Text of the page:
Packet Cable Landing Stations… Why Not?
So much has changed in our industry in the past decade, especially as it relates to packet-based statistical multiplexing overtaking Time Division Multiplexing (TDM) transport technologies such as Synchronous Optical Networking (SONET) and Synchronous Digital Hierarchy (SDH). The latter that has been the workhorse of the submarine networking industry for decades and has proved itself over time to be highly reliable, manageable, and readily understood… albeit inflexible and voice-centric. Yes, packet traffic can and has been mapped into SDH over submarine links, but SDH wasn’t designed to carry highly unpredictable packet-based traffic – in short, it’s sort of a kluge.
What’s become very clear is that in the battle of networking protocols, Ethernet has won the protocol wars, and for many good reasons. Ethernet is relatively simple, scalable, reliable, mass produced, cost-effective, ubiquitous, and readily understood. It’s also a global protocol that doesn’t carry the same baggage when interconnecting the regional protocols of SONET (North America) and SDH (pretty much everywhere else). No equivalent of current SONET-SDH gateway functionality and networking equipment is required. Ethernet is the same everywhere in the world whether it lives in the LAN or WAN (access, metro, regional, core, submarine) parts of the Internet. Sure, Ethernet across the WAN usually comes with a wealth of operational tools, but the protocol is essentially the same as in the LAN.
According to respected analyst firm Vertical Systems Group, global bandwidth purchased for business Ethernet surpassed installed legacy services bandwidth for the first time in 2012, as shown in Figure 1, and was propelled by the introduction and adoption of 1Gbps and 10Gbps Ethernet business services. The MEF and its CE 2.0 service certification efforts surely had a lot to do with the rapid adoption of Ethernet business services that in 2017 is expected to hit US$57 billion. Based on the MEF’s introduction of MEF CE2.0 certified 100Gbps Ethernet business services, this trend will likely continue into the future, with 400Gbps Ethernet already on the horizon.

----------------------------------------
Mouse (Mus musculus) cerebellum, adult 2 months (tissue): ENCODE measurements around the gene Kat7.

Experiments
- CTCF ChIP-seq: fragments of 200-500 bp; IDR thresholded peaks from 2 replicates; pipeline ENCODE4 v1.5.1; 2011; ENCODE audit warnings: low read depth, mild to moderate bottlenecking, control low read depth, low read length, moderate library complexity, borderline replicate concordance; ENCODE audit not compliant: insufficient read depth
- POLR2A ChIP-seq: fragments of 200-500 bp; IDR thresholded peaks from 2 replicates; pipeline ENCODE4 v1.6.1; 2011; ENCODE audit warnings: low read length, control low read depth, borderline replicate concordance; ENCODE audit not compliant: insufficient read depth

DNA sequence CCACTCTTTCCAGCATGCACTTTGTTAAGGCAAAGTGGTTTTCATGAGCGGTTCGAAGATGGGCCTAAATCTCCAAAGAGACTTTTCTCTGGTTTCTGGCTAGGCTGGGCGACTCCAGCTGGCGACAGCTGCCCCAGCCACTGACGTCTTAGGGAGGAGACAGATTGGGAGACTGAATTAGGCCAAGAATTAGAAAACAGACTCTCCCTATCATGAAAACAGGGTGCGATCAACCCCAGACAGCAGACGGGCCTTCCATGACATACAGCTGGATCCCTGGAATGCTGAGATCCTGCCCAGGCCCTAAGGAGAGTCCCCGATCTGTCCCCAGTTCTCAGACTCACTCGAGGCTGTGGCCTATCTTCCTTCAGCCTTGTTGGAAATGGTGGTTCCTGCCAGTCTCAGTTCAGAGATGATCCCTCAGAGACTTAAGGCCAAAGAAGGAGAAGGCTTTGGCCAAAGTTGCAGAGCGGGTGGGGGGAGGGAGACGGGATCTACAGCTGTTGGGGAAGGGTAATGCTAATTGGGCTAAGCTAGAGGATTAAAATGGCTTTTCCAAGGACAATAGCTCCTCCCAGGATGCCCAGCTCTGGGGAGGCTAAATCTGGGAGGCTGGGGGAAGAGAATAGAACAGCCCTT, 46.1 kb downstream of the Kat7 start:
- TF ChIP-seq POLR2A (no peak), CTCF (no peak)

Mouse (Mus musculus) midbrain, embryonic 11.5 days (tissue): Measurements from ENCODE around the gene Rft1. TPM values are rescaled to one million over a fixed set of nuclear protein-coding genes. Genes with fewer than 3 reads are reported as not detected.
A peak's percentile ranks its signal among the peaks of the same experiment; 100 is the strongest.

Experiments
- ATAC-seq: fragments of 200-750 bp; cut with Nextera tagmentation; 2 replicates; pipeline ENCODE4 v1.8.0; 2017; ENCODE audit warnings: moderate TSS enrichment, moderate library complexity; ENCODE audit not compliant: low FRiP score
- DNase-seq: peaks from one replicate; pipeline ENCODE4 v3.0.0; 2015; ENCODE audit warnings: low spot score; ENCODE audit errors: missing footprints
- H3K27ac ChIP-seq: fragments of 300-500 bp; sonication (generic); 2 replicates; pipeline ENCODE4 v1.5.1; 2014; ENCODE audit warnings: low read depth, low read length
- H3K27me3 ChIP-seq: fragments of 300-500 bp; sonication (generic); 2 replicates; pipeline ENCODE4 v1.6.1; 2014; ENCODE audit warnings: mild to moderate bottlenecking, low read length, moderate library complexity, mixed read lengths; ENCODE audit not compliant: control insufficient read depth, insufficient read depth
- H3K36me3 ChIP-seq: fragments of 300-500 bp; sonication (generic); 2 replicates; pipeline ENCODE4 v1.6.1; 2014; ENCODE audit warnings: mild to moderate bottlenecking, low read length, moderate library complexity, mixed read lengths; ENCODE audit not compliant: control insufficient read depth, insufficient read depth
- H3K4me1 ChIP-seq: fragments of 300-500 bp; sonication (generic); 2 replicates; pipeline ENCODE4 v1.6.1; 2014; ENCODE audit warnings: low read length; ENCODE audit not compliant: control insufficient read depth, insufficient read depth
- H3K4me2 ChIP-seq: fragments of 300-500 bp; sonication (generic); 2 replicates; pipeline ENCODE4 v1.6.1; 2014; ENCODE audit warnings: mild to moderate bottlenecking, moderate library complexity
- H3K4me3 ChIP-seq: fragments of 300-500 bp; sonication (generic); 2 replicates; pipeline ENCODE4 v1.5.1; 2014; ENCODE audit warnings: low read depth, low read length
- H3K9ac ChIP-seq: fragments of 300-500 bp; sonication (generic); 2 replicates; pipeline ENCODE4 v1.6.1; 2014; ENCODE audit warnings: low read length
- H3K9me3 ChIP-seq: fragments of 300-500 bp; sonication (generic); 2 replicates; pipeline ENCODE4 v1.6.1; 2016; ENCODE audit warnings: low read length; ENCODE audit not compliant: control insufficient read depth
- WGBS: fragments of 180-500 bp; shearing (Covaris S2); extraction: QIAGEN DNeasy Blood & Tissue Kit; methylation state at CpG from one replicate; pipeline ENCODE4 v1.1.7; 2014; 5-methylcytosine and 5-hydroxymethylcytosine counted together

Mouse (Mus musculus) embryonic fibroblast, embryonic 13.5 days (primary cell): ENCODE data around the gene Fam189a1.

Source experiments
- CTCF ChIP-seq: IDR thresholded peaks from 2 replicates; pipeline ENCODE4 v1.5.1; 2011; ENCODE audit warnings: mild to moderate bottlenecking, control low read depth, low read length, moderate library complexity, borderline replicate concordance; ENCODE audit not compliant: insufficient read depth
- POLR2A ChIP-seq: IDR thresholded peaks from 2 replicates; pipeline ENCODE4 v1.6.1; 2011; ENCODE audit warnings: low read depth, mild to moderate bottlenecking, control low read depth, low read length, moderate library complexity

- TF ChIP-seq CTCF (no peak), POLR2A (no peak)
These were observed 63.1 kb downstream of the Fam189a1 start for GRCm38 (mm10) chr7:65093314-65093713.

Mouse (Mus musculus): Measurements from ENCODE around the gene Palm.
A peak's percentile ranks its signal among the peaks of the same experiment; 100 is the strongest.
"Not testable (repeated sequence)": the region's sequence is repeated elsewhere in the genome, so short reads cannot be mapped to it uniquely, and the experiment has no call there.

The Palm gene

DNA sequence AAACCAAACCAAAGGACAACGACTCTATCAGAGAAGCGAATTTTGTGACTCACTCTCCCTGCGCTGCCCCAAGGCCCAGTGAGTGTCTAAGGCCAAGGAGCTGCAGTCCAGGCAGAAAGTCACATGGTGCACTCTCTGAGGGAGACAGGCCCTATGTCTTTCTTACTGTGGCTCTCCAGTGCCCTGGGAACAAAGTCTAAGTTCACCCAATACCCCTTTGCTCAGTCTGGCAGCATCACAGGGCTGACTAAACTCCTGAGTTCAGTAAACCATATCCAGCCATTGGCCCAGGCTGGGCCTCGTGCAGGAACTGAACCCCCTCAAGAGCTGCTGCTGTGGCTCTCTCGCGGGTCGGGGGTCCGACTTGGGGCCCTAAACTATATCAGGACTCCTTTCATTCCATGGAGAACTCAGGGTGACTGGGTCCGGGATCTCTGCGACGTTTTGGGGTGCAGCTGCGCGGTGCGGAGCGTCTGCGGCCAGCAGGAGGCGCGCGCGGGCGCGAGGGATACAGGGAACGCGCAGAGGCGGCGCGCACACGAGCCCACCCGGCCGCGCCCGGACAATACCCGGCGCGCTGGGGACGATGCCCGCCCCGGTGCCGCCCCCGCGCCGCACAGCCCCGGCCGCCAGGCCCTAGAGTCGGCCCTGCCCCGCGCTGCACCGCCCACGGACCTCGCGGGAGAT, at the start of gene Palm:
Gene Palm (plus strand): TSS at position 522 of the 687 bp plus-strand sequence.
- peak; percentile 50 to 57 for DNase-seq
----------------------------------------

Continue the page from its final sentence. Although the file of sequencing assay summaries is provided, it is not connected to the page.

Figure 1: Global Business Bandwidth Trends
According to Vertical Systems Group, it’s expected that by the end of 2017, over 75% of all global bandwidth will be Ethernet-based, which is truly astounding and a juggernaut that’s essentially unstoppable. So how do we leverage this bandwidth trend in the submarine networking space? Well, one possibility is to replace legacy SDH Interconnection Equipment (SIE) in traditional cable landing stations with multi-terabit packet switches that supports both connectionless Ethernet and connection-oriented MPLS-TP.
MPLS-TP is a proven networking protocol that’s based on the same well-understood architectural principles used in traditional network technologies like SDH, SONET, and even the more recent OTN. MPLS-TP provides a reliable packet-based Layer 2 transport technology that’s comparable to circuit-based transport networking, making it well-aligned with existing organizational processes and large-scale work procedures.
In short, you get what you appreciated in the past with SDH over submarine networks albeit with the scalability, economies of scale, determinism, granularity, and data-centric functionality of packet-based networking. Have your cake and eat it too.
As submarine traffic is increasingly dominated by packets going forward, native packet switches will eventually relegate SIE to the boneyard of obsolete technologies. Cable landing stations still receiving a mix of TDM and packet-based services can leverage OTN and native packet switching as a viable solution, as several forward-looking submarine network operators have already implemented. There are numerous benefits associated with OTN switching as well, so there are indeed options for submarine cable operators.
Prediction: in the future when traffic is all packet-based, native packet switches in cable landing stations will become commonplace.
If you’d like to hear more about packet switching in submarine networks, please join us for a joint Ciena/TeleGeography webinar entitled “TDM Is Taking on Water—Packets to the Rescue!” that will take place next Wednesday, April 26, at 11:00AM EST.
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